An Arab, left, and a Kurd are fighting together against Daesh on the front lines in Raqqa.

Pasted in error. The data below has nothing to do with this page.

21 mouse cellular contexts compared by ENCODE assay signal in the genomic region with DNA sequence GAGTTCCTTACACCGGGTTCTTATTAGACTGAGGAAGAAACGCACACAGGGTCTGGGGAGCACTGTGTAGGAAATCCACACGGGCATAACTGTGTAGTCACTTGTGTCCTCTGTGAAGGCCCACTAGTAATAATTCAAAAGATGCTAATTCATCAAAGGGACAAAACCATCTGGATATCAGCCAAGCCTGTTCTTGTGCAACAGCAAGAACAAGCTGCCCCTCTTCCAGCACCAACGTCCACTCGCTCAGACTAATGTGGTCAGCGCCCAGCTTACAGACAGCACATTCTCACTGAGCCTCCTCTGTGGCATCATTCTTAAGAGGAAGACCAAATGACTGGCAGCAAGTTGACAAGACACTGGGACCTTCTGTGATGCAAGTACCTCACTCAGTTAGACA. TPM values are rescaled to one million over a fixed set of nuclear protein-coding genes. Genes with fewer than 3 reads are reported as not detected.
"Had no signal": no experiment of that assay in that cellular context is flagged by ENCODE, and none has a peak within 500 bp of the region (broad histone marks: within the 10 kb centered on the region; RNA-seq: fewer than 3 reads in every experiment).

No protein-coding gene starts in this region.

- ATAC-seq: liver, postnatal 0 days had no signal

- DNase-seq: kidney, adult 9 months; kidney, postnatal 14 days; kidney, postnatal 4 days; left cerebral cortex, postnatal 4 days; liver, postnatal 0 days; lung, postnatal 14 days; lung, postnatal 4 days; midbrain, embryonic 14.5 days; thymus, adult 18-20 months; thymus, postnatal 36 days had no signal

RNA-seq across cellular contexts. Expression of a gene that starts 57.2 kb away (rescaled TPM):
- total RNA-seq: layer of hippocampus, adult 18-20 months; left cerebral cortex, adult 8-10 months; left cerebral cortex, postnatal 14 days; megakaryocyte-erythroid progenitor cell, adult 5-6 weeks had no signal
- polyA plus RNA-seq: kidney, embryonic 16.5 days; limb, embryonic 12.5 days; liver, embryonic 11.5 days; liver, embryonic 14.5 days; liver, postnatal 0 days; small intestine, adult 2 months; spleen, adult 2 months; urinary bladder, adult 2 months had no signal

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Arabs, Kurds united in fight ... for nowThe two fighters, one an Arab sniper, the other his Kurdish commander, are each driven by a personal grudge against Daesh (ISIS). Another danger once Daesh falls is of a backlash among Raqqa's Sunni Arab population against the Kurds.The two men's views reflect the differing priorities running through the alliance between Kurdish and Arab fighters in the Syrian Democratic Forces, which the United States forged together to wage the fight against Daesh. The SDF has proven a startling success in bringing together Kurds and Arabs. The more experienced and organized Kurds dominate command and some units are purely Kurd or purely Arab, but most SDF units are mixed, with few signs among the fighters of the tensions plaguing their communities at large as Kurdish influence grows in northern Syria.This week, Daesh released a grisly video warning Arabs not to join with the Kurds.THE ARAB FIGHTERAbdullah gets along well with his Kurdish commander."The first fight will be which flag to raise in Raqqa after it is liberated," said Ali al-Mattar, a 17-year-old Arab fighter in the same unit. He said the problem won't be the Arab foot soldiers like himself but Arab commanders in the SDF who feel marginalized by Kurdish leaders.Khaled Hendawi, a 23-year-old Arab fighter with the SDF for more than a year, said Arabs in the ranks of the force don't seek leadership yet.
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